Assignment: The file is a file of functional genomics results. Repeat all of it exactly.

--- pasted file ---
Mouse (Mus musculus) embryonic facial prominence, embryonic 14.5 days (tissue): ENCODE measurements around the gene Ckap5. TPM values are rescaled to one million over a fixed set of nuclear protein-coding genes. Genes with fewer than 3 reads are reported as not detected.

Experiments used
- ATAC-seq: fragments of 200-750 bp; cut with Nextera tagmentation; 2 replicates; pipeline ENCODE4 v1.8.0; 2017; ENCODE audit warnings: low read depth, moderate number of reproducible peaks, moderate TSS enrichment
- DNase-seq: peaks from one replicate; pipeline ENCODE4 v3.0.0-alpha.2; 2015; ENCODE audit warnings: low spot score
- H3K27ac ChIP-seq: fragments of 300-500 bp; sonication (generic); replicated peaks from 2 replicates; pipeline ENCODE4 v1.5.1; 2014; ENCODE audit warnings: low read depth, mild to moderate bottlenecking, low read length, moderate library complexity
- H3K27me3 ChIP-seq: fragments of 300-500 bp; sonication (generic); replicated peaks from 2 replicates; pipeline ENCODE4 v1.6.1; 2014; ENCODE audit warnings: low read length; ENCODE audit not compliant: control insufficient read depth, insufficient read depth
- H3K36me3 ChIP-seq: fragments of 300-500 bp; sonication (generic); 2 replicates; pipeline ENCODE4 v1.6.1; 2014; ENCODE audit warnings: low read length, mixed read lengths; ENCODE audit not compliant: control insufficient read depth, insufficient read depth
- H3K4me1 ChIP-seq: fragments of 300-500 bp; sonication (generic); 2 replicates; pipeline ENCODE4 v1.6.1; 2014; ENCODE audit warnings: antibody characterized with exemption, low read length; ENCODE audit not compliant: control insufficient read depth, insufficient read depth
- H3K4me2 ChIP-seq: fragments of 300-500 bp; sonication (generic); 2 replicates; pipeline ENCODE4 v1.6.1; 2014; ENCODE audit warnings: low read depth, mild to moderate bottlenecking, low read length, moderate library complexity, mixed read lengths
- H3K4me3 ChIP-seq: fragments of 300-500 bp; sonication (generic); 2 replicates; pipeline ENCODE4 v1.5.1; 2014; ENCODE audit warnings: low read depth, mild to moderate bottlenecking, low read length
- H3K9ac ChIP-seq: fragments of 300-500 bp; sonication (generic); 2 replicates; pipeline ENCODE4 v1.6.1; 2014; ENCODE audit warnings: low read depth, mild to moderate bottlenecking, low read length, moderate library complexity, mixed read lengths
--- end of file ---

Mouse (Mus musculus) embryonic facial prominence, embryonic 14.5 days (tissue): ENCODE measurements around the gene Ckap5. TPM values are rescaled to one million over a fixed set of nuclear protein-coding genes. Genes with fewer than 3 reads are reported as not detected.

Experiments used
- ATAC-seq: fragments of 200-750 bp; cut with Nextera tagmentation; 2 replicates; pipeline ENCODE4 v1.8.0; 2017; ENCODE audit warnings: low read depth, moderate number of reproducible peaks, moderate TSS enrichment
- DNase-seq: peaks from one replicate; pipeline ENCODE4 v3.0.0-alpha.2; 2015; ENCODE audit warnings: low spot score
- H3K27ac ChIP-seq: fragments of 300-500 bp; sonication (generic); replicated peaks from 2 replicates; pipeline ENCODE4 v1.5.1; 2014; ENCODE audit warnings: low read depth, mild to moderate bottlenecking, low read length, moderate library complexity
- H3K27me3 ChIP-seq: fragments of 300-500 bp; sonication (generic); replicated peaks from 2 replicates; pipeline ENCODE4 v1.6.1; 2014; ENCODE audit warnings: low read length; ENCODE audit not compliant: control insufficient read depth, insufficient read depth
- H3K36me3 ChIP-seq: fragments of 300-500 bp; sonication (generic); 2 replicates; pipeline ENCODE4 v1.6.1; 2014; ENCODE audit warnings: low read length, mixed read lengths; ENCODE audit not compliant: control insufficient read depth, insufficient read depth
- H3K4me1 ChIP-seq: fragments of 300-500 bp; sonication (generic); 2 replicates; pipeline ENCODE4 v1.6.1; 2014; ENCODE audit warnings: antibody characterized with exemption, low read length; ENCODE audit not compliant: control insufficient read depth, insufficient read depth
- H3K4me2 ChIP-seq: fragments of 300-500 bp; sonication (generic); 2 replicates; pipeline ENCODE4 v1.6.1; 2014; ENCODE audit warnings: low read depth, mild to moderate bottlenecking, low read length, moderate library complexity, mixed read lengths
- H3K4me3 ChIP-seq: fragments of 300-500 bp; sonication (generic); 2 replicates; pipeline ENCODE4 v1.5.1; 2014; ENCODE audit warnings: low read depth, mild to moderate bottlenecking, low read length
- H3K9ac ChIP-seq: fragments of 300-500 bp; sonication (generic); 2 replicates; pipeline ENCODE4 v1.6.1; 2014; ENCODE audit warnings: low read depth, mild to moderate bottlenecking, low read length, moderate library complexity, mixed read lengths